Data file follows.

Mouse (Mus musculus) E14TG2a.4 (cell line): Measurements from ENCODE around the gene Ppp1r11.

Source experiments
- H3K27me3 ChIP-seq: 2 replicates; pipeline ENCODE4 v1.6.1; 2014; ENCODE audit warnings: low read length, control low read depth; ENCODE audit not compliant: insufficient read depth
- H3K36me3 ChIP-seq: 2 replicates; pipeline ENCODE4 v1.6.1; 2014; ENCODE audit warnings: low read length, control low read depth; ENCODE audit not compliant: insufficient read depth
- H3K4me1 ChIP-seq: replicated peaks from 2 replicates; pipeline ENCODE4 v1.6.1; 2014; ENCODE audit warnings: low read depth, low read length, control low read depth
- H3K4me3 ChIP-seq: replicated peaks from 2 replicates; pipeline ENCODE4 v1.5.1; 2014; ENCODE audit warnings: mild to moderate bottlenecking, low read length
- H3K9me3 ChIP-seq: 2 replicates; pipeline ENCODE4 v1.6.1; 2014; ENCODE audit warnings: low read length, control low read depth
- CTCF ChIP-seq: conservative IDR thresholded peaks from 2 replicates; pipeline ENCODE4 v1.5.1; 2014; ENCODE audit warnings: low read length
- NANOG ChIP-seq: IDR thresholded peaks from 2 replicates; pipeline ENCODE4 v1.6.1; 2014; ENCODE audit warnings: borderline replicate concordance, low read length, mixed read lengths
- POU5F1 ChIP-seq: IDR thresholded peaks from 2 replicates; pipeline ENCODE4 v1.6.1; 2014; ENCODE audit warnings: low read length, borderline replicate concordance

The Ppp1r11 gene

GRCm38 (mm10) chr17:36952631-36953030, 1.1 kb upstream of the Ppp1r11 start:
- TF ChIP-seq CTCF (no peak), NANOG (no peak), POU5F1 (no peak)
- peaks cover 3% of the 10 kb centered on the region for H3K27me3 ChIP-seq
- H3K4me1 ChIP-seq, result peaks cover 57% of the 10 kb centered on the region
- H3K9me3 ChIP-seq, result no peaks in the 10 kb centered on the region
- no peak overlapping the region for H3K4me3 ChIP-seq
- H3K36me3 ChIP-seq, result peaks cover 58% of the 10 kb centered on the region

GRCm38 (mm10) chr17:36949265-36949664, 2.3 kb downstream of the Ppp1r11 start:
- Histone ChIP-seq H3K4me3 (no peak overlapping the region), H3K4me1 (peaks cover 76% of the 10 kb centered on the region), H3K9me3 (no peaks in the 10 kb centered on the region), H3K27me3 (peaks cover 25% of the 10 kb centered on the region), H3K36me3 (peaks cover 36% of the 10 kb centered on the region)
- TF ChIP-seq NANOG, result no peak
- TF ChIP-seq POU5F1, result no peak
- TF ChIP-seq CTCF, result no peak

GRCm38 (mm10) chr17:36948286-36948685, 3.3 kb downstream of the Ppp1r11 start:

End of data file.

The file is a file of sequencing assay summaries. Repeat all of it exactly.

Mouse (Mus musculus) E14TG2a.4 (cell line): Measurements from ENCODE around the gene Ppp1r11.

Source experiments
- H3K27me3 ChIP-seq: 2 replicates; pipeline ENCODE4 v1.6.1; 2014; ENCODE audit warnings: low read length, control low read depth; ENCODE audit not compliant: insufficient read depth
- H3K36me3 ChIP-seq: 2 replicates; pipeline ENCODE4 v1.6.1; 2014; ENCODE audit warnings: low read length, control low read depth; ENCODE audit not compliant: insufficient read depth
- H3K4me1 ChIP-seq: replicated peaks from 2 replicates; pipeline ENCODE4 v1.6.1; 2014; ENCODE audit warnings: low read depth, low read length, control low read depth
- H3K4me3 ChIP-seq: replicated peaks from 2 replicates; pipeline ENCODE4 v1.5.1; 2014; ENCODE audit warnings: mild to moderate bottlenecking, low read length
- H3K9me3 ChIP-seq: 2 replicates; pipeline ENCODE4 v1.6.1; 2014; ENCODE audit warnings: low read length, control low read depth
- CTCF ChIP-seq: conservative IDR thresholded peaks from 2 replicates; pipeline ENCODE4 v1.5.1; 2014; ENCODE audit warnings: low read length
- NANOG ChIP-seq: IDR thresholded peaks from 2 replicates; pipeline ENCODE4 v1.6.1; 2014; ENCODE audit warnings: borderline replicate concordance, low read length, mixed read lengths
- POU5F1 ChIP-seq: IDR thresholded peaks from 2 replicates; pipeline ENCODE4 v1.6.1; 2014; ENCODE audit warnings: low read length, borderline replicate concordance

The Ppp1r11 gene

GRCm38 (mm10) chr17:36952631-36953030, 1.1 kb upstream of the Ppp1r11 start:
- TF ChIP-seq CTCF (no peak), NANOG (no peak), POU5F1 (no peak)
- peaks cover 3% of the 10 kb centered on the region for H3K27me3 ChIP-seq
- H3K4me1 ChIP-seq, result peaks cover 57% of the 10 kb centered on the region
- H3K9me3 ChIP-seq, result no peaks in the 10 kb centered on the region
- no peak overlapping the region for H3K4me3 ChIP-seq
- H3K36me3 ChIP-seq, result peaks cover 58% of the 10 kb centered on the region

GRCm38 (mm10) chr17:36949265-36949664, 2.3 kb downstream of the Ppp1r11 start:
- Histone ChIP-seq H3K4me3 (no peak overlapping the region), H3K4me1 (peaks cover 76% of the 10 kb centered on the region), H3K9me3 (no peaks in the 10 kb centered on the region), H3K27me3 (peaks cover 25% of the 10 kb centered on the region), H3K36me3 (peaks cover 36% of the 10 kb centered on the region)
- TF ChIP-seq NANOG, result no peak
- TF ChIP-seq POU5F1, result no peak
- TF ChIP-seq CTCF, result no peak

GRCm38 (mm10) chr17:36948286-36948685, 3.3 kb downstream of the Ppp1r11 start: